Once mastered, the muscle-up will become one of the most utilised moves in freestyle calisthenics, since it’s one of the quickest way to transition on top of the bar.
Watch Thenx athlete Chris Heria above demonstrate what the muscle up looks like and provide a step-by-step guide on how it is performed. Do not be discouraged if you this move takes you a long time to learn. There isn’t many people who can perform a muscle-up!
#4 The 360 Bar Spin
This move is one you will see commonly used by calisthenics athletes in freestyle. It is one of the most popular freestyle calisthenic moves as it looks good and improves flow when performing a bar routine. It’s also one that doesn’t require an insane amount of strength to learn.
The 360 Bar spin isn’t exactly a beginner move and will take a long time to learn, however this isn’t because it requires a lot of strength to perform. The hardest part about this move is having speed, explosiveness and coordination. Because of this reason the more you practice this one, the better.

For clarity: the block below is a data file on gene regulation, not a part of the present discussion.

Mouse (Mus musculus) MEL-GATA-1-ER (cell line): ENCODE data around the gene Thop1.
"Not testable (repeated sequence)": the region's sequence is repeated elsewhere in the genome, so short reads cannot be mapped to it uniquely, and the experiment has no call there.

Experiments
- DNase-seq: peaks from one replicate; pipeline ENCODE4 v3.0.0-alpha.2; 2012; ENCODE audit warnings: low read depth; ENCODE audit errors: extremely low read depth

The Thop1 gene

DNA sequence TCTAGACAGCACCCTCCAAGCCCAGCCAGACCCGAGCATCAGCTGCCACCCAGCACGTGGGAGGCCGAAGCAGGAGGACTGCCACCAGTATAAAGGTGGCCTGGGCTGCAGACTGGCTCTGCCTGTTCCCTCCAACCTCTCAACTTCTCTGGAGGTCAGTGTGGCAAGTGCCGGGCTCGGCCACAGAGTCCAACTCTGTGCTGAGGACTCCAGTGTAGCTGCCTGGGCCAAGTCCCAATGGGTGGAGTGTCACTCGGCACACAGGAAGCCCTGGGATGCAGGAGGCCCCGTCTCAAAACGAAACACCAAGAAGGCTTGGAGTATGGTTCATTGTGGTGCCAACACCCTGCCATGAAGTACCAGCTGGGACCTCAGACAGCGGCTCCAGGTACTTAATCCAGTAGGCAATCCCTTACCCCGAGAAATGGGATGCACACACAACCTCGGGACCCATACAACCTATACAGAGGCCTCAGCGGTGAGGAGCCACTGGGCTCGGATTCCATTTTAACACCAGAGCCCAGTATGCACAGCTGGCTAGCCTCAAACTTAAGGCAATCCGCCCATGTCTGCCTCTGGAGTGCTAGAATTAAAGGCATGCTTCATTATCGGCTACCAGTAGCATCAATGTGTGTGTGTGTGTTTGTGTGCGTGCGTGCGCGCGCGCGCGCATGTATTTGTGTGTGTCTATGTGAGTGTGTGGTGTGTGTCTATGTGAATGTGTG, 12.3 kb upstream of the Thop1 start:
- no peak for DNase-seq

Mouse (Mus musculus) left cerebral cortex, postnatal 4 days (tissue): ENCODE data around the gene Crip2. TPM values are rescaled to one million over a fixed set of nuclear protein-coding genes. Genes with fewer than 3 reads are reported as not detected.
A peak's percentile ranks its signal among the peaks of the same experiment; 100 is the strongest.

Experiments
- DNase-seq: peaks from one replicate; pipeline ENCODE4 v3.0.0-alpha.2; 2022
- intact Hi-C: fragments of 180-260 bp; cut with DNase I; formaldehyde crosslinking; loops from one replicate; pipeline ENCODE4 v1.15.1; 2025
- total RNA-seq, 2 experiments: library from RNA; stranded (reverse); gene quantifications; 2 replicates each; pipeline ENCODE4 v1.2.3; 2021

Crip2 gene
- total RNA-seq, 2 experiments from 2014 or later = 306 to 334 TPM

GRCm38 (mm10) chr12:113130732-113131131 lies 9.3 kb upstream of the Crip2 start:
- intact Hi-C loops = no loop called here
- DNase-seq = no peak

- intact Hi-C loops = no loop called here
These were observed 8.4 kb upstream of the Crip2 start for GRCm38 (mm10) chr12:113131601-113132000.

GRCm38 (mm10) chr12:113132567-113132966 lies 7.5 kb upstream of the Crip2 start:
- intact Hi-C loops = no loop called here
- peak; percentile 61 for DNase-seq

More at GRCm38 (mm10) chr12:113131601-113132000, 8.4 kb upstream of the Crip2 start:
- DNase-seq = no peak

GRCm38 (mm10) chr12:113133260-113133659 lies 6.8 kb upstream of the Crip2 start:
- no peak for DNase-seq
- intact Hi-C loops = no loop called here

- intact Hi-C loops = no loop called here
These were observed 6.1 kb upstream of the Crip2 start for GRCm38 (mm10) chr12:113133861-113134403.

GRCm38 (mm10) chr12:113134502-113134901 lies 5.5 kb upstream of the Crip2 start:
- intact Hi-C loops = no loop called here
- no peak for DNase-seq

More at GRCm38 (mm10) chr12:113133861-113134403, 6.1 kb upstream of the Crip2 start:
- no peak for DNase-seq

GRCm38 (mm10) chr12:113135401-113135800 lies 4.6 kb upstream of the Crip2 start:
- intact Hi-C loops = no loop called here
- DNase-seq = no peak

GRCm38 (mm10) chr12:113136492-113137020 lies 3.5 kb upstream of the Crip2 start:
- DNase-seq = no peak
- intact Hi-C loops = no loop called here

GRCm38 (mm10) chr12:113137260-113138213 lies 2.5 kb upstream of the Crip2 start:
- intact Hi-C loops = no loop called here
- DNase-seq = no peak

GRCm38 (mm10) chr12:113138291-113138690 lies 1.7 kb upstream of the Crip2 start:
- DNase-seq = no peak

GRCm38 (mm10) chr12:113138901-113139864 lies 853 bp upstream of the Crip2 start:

Watch the video linked above by Daniel Flefil to see this moved performed as well as a very good and well-made guide you can follow to learn the 360-bar spin.
#5 The Gienger
The Gienger, also known as the twist flip is an advanced calisthenics freestyle move. This one requires a superhuman amount of strength, power, explosiveness, speed and coordination.
This move should only be attempted by people who have trained calisthenics for years and already have a good amount of experience in freestyle. This move includes doing a flip, which is why it should only be attempted by experience calisthenics athletes as the risk of injury could be high if attempted by a beginner.